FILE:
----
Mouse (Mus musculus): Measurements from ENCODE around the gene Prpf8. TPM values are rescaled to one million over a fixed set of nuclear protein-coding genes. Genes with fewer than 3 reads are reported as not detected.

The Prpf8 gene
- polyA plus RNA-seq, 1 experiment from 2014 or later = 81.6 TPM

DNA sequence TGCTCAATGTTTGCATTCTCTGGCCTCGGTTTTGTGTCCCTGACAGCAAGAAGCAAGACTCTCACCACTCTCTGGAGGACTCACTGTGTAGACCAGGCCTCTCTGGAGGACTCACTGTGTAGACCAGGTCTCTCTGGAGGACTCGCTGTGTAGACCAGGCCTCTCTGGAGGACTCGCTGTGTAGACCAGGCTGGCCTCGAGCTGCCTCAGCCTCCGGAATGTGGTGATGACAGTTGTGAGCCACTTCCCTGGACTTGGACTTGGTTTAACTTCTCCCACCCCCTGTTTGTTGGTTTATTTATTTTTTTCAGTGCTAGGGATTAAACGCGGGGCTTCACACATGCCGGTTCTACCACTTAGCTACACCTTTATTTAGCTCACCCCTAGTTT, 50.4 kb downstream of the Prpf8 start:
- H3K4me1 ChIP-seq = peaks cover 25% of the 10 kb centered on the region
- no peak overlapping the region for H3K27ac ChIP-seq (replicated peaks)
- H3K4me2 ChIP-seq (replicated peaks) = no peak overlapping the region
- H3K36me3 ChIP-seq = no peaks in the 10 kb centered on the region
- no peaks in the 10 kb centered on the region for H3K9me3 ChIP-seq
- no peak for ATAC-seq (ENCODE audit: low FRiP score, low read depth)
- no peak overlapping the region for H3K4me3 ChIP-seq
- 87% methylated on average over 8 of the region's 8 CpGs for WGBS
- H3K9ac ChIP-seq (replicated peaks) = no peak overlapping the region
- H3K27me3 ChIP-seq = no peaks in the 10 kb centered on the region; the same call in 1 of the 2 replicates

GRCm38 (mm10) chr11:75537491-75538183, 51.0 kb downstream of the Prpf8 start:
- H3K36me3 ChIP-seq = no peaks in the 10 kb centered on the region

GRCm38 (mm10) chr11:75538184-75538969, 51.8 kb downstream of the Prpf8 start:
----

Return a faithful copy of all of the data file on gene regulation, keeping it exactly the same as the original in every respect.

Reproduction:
Mouse (Mus musculus): Measurements from ENCODE around the gene Prpf8. TPM values are rescaled to one million over a fixed set of nuclear protein-coding genes. Genes with fewer than 3 reads are reported as not detected.

The Prpf8 gene
- polyA plus RNA-seq, 1 experiment from 2014 or later = 81.6 TPM

DNA sequence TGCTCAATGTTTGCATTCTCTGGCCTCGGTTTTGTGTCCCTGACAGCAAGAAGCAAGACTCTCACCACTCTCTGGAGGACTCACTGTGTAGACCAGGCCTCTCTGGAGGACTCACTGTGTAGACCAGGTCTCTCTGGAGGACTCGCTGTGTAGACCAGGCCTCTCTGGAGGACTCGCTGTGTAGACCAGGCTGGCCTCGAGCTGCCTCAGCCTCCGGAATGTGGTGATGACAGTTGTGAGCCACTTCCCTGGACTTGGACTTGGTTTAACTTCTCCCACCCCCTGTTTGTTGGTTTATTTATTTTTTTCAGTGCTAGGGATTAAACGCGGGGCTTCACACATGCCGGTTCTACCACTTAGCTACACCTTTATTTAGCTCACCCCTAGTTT, 50.4 kb downstream of the Prpf8 start:
- H3K4me1 ChIP-seq = peaks cover 25% of the 10 kb centered on the region
- no peak overlapping the region for H3K27ac ChIP-seq (replicated peaks)
- H3K4me2 ChIP-seq (replicated peaks) = no peak overlapping the region
- H3K36me3 ChIP-seq = no peaks in the 10 kb centered on the region
- no peaks in the 10 kb centered on the region for H3K9me3 ChIP-seq
- no peak for ATAC-seq (ENCODE audit: low FRiP score, low read depth)
- no peak overlapping the region for H3K4me3 ChIP-seq
- 87% methylated on average over 8 of the region's 8 CpGs for WGBS
- H3K9ac ChIP-seq (replicated peaks) = no peak overlapping the region
- H3K27me3 ChIP-seq = no peaks in the 10 kb centered on the region; the same call in 1 of the 2 replicates

GRCm38 (mm10) chr11:75537491-75538183, 51.0 kb downstream of the Prpf8 start:
- H3K36me3 ChIP-seq = no peaks in the 10 kb centered on the region

GRCm38 (mm10) chr11:75538184-75538969, 51.8 kb downstream of the Prpf8 start: